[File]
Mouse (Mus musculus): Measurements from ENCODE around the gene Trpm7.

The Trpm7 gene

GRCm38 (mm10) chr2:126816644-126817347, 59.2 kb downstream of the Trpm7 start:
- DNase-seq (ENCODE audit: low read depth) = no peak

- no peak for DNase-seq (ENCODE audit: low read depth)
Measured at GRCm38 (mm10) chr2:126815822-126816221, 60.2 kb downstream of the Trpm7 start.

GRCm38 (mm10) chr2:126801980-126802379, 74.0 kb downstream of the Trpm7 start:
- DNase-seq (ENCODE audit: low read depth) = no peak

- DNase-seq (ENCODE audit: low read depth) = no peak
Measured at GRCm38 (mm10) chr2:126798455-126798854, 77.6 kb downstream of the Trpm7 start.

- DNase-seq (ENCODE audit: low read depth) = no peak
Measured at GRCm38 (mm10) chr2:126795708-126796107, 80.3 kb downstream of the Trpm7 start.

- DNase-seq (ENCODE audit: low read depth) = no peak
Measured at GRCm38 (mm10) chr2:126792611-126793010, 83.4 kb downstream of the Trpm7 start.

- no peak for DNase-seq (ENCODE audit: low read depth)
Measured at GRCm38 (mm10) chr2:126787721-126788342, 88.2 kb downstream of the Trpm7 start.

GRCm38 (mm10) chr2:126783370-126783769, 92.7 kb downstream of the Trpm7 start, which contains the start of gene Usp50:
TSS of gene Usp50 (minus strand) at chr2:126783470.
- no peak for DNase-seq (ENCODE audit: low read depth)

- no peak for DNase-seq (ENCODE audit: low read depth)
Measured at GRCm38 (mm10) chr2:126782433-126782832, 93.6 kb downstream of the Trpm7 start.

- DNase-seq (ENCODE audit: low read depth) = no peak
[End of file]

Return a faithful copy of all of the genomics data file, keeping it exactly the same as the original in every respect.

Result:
Mouse (Mus musculus): Measurements from ENCODE around the gene Trpm7.

The Trpm7 gene

GRCm38 (mm10) chr2:126816644-126817347, 59.2 kb downstream of the Trpm7 start:
- DNase-seq (ENCODE audit: low read depth) = no peak

- no peak for DNase-seq (ENCODE audit: low read depth)
Measured at GRCm38 (mm10) chr2:126815822-126816221, 60.2 kb downstream of the Trpm7 start.

GRCm38 (mm10) chr2:126801980-126802379, 74.0 kb downstream of the Trpm7 start:
- DNase-seq (ENCODE audit: low read depth) = no peak

- DNase-seq (ENCODE audit: low read depth) = no peak
Measured at GRCm38 (mm10) chr2:126798455-126798854, 77.6 kb downstream of the Trpm7 start.

- DNase-seq (ENCODE audit: low read depth) = no peak
Measured at GRCm38 (mm10) chr2:126795708-126796107, 80.3 kb downstream of the Trpm7 start.

- DNase-seq (ENCODE audit: low read depth) = no peak
Measured at GRCm38 (mm10) chr2:126792611-126793010, 83.4 kb downstream of the Trpm7 start.

- no peak for DNase-seq (ENCODE audit: low read depth)
Measured at GRCm38 (mm10) chr2:126787721-126788342, 88.2 kb downstream of the Trpm7 start.

GRCm38 (mm10) chr2:126783370-126783769, 92.7 kb downstream of the Trpm7 start, which contains the start of gene Usp50:
TSS of gene Usp50 (minus strand) at chr2:126783470.
- no peak for DNase-seq (ENCODE audit: low read depth)

- no peak for DNase-seq (ENCODE audit: low read depth)
Measured at GRCm38 (mm10) chr2:126782433-126782832, 93.6 kb downstream of the Trpm7 start.

- DNase-seq (ENCODE audit: low read depth) = no peak